The Trat shops reflect the town’s interests. It used to be all hardware stores, practical places, much like a provincial town anywhere except for the additional focus on food. Businesses from the island could buy excellent local produce from here, but for a long time sellers remained impervious to the more international style requirements of the tourists, those they seemed to say, have to be bought from elsewhere. Over time, however, this has gradually – perhaps inevitably – changed.
Small brand boutiques started springing up. A store selling gifts to offer in the temples is now sandwiched between a wine gallery and a shop with stylish children’s clothes and toys – at stylishly expensive prices. A couple of big superstores have opened on the edge of town catering both to the change in tastes of the locals and satisfying the business owners from the islands with the predictable downside consequence – the closure of the sleepy department store that seemed unable to adapt.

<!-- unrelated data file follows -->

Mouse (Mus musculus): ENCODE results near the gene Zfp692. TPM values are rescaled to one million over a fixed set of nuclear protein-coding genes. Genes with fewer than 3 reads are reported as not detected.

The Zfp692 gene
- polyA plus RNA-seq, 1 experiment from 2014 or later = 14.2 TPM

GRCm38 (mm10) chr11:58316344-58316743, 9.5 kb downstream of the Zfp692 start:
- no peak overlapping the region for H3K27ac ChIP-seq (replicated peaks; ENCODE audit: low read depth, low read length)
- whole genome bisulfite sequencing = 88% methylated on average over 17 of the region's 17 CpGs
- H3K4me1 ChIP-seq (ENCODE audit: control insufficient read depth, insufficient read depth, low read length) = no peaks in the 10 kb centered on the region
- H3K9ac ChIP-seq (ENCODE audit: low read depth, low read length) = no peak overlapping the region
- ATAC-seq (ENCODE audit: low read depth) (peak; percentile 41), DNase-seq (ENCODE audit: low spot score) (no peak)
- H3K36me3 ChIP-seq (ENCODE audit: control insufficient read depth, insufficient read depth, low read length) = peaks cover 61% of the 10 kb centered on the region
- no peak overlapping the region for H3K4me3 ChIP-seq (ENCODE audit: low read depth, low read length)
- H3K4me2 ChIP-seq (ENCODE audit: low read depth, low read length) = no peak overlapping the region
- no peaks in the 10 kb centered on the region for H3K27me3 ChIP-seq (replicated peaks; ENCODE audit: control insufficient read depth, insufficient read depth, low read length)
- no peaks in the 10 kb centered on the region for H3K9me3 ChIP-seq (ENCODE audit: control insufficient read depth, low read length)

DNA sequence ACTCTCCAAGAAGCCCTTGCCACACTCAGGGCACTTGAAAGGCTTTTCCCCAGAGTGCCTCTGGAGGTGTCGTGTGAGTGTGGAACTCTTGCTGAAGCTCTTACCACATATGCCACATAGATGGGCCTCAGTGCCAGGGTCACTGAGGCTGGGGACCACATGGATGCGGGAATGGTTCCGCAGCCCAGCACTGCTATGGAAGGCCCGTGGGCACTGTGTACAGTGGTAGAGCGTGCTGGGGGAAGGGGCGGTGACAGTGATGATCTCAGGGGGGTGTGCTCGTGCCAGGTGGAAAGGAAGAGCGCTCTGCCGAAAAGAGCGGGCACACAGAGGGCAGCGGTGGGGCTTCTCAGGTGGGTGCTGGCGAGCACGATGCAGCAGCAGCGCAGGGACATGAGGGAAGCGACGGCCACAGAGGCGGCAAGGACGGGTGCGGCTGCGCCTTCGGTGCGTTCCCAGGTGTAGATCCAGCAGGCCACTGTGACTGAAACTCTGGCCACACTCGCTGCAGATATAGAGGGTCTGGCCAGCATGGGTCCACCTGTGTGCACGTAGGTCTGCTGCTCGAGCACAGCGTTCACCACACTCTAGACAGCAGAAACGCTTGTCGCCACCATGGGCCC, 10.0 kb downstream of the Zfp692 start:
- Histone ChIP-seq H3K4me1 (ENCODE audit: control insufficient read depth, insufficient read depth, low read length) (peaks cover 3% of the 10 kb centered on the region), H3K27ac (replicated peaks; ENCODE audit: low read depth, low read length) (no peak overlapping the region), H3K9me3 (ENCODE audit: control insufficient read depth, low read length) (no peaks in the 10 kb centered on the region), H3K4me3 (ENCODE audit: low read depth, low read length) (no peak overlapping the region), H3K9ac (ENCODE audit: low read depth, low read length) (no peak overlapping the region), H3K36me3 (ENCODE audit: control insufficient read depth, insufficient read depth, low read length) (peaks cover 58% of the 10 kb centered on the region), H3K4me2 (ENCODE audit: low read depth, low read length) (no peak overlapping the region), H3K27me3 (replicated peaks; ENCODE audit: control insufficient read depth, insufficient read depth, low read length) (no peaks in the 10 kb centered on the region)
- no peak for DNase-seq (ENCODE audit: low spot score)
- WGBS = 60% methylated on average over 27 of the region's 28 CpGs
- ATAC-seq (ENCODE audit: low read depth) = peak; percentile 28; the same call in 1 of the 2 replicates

But maybe the change that is the most intriguing is in a small corner of Trat where the artists have arrived. Suddenly, there are murals on the walls and small cafes have appeared, serving real coffee from the north of Thailand rather than the ubiquitous three-in-one instant sachets and the food, which was always good, is now well presented too. Meanwhile, some of the old wooden fronted shophouses are in the process of being renovated, probably into more accommodation, perhaps into more business for their guests.
A friend subscribes to the theory that wherever artists go, they start a trend, others follow and suddenly the area changes. We can’t be sure if that is the case here, but we will watch with interest.